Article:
Words are too much fun, especially when you get them wrong. Like a friend who for years thought soap operas were actually “so propers.” The strange letter “elemeno” that comes between K and P. Or the bizarre line in the Pledge of Allegiance some of us heard as kids, the one that mentions “the Republic for witches’ stands.”
There’s actually a word for the phenomenon of accidently distorting words, and that word is malapropism. The term was coined in honor of Mrs. Malaprop, a blundering character in Richard Sheridan’s 1775 play “The Rivals,” and you can find amusing examples everywhere.
Even in the name of God – which is either Howard or Peter, by the way. One pal could have sworn it was Howard. After all, it says so right in the prayer: “Our Father, who art in heaven, Howard be thy name.”
I must have gone to a different church, since I always knew God as Peter. The adults would chant the refrain in response to the priest telling them something they should be grateful for: “Thanks, Peter God.”
Christmas carols are another place malapropisms like to pop up.
One that still sticks in my head is “We three kings of Orient-R.” As if Orient-R were some faraway, magical place (not to be confused with Orient-S or Orient-T). Years later, I realized an awkward line break was to blame. “We three kings of Orient are / bearing gifts we bring from afar.”
“Silent Night” gets into the game, one friend points out, with the mention of “Round John Virgin.” While we don’t recall such a person showing up in any Sunday school lessons, this Round John Virgin certainly sounds like an interesting character.
Until we realize the words are actually “round yon virgin,” referring to the calmness and brightness of the previous line swirling around yonder virgin.
Another interesting character gets a nod in “Rudolf The Red-Nosed Reindeer.” Just when you thought Santa had his hands full with eight black-nosed reindeer and one red-nosed one, along comes another.
Her name is Olive, and she sounds like Rudolf’s worst antagonist. “Olive the other reindeer / used to laugh and call him names.” One friend even posted a pic of the 1999 TV movie, based on the book.
But don’t worry. Olive is not a bully at all in the flick. In fact, she’s a dog who wants to save Christmas. I won’t say anymore, just in case it’s on your watch list.
In songs or poems, the misheard words are also called mondegreens. Writer Sylvia Wright came up with the term in honor of Lady Modegreen, a heroine she thought was killed with the Earl of Murray at the end of a Scottish ballad she heard as a child.
Ends up the “Lady Mondegreen” she heard mentioned in the last line didn’t die at all. She didn’t even exist at all. Earl of Murray was slain by his lonesome, and the killers “lay him on the green.”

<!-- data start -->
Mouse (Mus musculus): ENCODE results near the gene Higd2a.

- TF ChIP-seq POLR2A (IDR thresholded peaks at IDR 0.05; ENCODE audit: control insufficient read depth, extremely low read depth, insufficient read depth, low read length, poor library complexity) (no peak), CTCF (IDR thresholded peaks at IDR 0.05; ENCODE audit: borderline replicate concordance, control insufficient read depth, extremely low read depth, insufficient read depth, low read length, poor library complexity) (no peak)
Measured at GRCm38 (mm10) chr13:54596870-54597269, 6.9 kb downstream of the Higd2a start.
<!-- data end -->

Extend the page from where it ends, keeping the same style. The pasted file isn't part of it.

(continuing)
Modegreens can be hilarious, but they can also have an impact on your career. Just ask The Beach Boys. One of my musician-poet pals said the group turned down Bob Dylan’s offer to record his “Lay, Lady, Lay” song because they didn’t like one of the lines.
They thought the line “Lay across my big brass bed” was saying “Lay across my big breasts, babe.” Maybe big breasts on surfer-dude musicians just didn’t paint the right picture?
You’ll find famous mondegreens in a host of songs, such as those by Jimi Hendrix, Elton John, and Creedence Clearwater Revival (CCR). The line in Jimi’s “Purple Haze” that talks about kissing the sky is often misheard as, “Excuse me while I kiss this guy.”
Elton’s “Tiny Dancer” song says, “Hold me closer, tiny dancer.” It’s often misconstrued as “Hold me closer, Tony Danza.”
And CCR’s “Bad Moon Rising” has a line that may have brought relief to concert-goers for decades – until they realized they were hearing it wrong. “There’s a bad moon on the rise” has been repeatedly mistaken for “There’s a bathroom on the right.”
When it comes to malapropisms, some are famous, some are lesser-known, and some are definitely one of a kind. I’m guessing few, if any others heard the strange chorus I did at the end of the Rod Stewart song “Every Picture Tells a Story.”
If you know the song title, it’s obvious the ending lines repeat “Every picture tells a story, don’t it.” For years, I had no clue what the name of the song was. Nor was I sure why Rod kept repeating such a mean little chorus at the end: “Every bitch is just a stony moanie.”
Another classic comes from a friend’s wife who puts a new spin on an old phrase. Never mind the boring old bull who wreaks havoc on glass items. She refers to the destruction-causing type as a “bear in a china shop.”
And one final faux pas comes from a long-ago job in a New York City pet shop. I was new and freshly relocated from Michigan, asking the assistant manager what fish tank filter I should recommend.
“The Whispa,” he told me. “The Whispa is great, and it comes in different sizes for different-sized tanks.”
Perfect. So I would always recommend the Whispa. And people would always look at me weird. I never understood why until I actually went to grab a Whispa off the shelf one day – and saw the brand name was “Whisper.”
Geesh. That’s why people looked at me weird! Here was a gal with a Midwestern twang suddenly sliding into a New York accent to recommend the “Whispa” fish tank filter. No wonder I never sold any.
Oh well, live and learn. Better yet, laugh and learn. Whether you’re trying to sell a Whispa or taking a ride to Orient-R.
Ryn Gargulinski is a writer, artist, Reiki master and speaker who is still wondering what the heck a “stony moanie” is.
The post originally appeared on following source : Source link